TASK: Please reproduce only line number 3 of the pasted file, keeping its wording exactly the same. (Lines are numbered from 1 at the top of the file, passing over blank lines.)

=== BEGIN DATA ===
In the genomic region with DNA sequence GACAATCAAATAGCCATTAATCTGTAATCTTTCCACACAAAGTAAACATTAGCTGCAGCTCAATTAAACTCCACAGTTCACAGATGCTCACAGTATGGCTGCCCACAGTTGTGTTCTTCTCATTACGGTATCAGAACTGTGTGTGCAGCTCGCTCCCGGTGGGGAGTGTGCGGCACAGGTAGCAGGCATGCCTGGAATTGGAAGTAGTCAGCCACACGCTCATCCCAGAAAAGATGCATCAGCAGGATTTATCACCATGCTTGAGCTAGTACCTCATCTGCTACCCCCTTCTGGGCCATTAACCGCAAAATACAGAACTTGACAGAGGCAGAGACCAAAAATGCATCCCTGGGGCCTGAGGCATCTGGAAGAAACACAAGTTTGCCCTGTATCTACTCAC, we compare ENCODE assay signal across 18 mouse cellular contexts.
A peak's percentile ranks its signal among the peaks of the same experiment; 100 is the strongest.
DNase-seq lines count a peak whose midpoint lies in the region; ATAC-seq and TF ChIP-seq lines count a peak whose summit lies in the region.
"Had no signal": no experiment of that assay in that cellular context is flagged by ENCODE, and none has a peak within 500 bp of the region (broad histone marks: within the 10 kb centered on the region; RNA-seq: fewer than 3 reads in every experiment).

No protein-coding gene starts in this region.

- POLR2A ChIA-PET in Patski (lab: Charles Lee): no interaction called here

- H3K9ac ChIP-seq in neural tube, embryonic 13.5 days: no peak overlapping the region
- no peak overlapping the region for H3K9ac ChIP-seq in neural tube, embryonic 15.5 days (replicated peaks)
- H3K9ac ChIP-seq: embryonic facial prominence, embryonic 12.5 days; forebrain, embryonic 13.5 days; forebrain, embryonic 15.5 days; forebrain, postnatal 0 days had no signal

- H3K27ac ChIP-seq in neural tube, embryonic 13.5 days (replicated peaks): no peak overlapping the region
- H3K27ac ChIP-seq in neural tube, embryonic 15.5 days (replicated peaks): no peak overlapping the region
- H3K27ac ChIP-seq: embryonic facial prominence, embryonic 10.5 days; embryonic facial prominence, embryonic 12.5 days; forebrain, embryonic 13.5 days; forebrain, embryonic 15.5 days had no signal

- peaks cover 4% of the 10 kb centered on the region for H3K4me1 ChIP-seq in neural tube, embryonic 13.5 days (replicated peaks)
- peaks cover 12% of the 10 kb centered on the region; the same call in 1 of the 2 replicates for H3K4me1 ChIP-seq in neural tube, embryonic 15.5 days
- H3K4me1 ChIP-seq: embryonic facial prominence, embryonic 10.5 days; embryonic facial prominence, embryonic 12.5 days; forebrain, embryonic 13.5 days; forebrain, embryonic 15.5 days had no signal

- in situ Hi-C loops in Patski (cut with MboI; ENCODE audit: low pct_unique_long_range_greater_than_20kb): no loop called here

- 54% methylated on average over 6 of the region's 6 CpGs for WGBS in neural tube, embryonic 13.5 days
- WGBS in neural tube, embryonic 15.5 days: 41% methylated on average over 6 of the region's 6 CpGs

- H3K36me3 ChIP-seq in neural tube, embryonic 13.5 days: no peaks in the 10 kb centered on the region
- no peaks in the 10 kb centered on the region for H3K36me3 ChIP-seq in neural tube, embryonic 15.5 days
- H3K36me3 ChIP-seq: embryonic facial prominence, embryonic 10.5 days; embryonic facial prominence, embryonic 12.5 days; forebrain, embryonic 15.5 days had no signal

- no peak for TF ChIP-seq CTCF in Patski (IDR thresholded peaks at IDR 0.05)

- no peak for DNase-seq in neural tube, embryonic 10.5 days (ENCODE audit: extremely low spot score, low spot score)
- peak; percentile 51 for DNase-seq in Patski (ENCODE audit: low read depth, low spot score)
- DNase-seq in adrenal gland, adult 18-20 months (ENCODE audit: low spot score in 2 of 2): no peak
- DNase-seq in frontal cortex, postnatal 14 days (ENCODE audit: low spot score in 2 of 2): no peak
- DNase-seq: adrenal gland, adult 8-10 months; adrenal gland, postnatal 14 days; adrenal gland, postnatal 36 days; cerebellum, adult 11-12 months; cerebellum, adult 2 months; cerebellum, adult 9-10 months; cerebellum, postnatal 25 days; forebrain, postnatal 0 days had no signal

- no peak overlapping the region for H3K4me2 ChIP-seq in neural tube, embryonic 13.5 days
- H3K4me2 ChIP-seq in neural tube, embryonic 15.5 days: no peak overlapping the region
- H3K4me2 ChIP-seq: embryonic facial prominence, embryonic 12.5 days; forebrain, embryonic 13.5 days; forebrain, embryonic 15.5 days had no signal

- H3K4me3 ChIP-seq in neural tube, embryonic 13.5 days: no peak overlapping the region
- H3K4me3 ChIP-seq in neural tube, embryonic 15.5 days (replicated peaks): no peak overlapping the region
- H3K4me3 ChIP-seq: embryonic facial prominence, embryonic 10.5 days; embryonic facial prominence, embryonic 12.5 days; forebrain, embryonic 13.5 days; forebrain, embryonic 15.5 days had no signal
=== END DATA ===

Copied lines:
DNase-seq lines count a peak whose midpoint lies in the region; ATAC-seq and TF ChIP-seq lines count a peak whose summit lies in the region.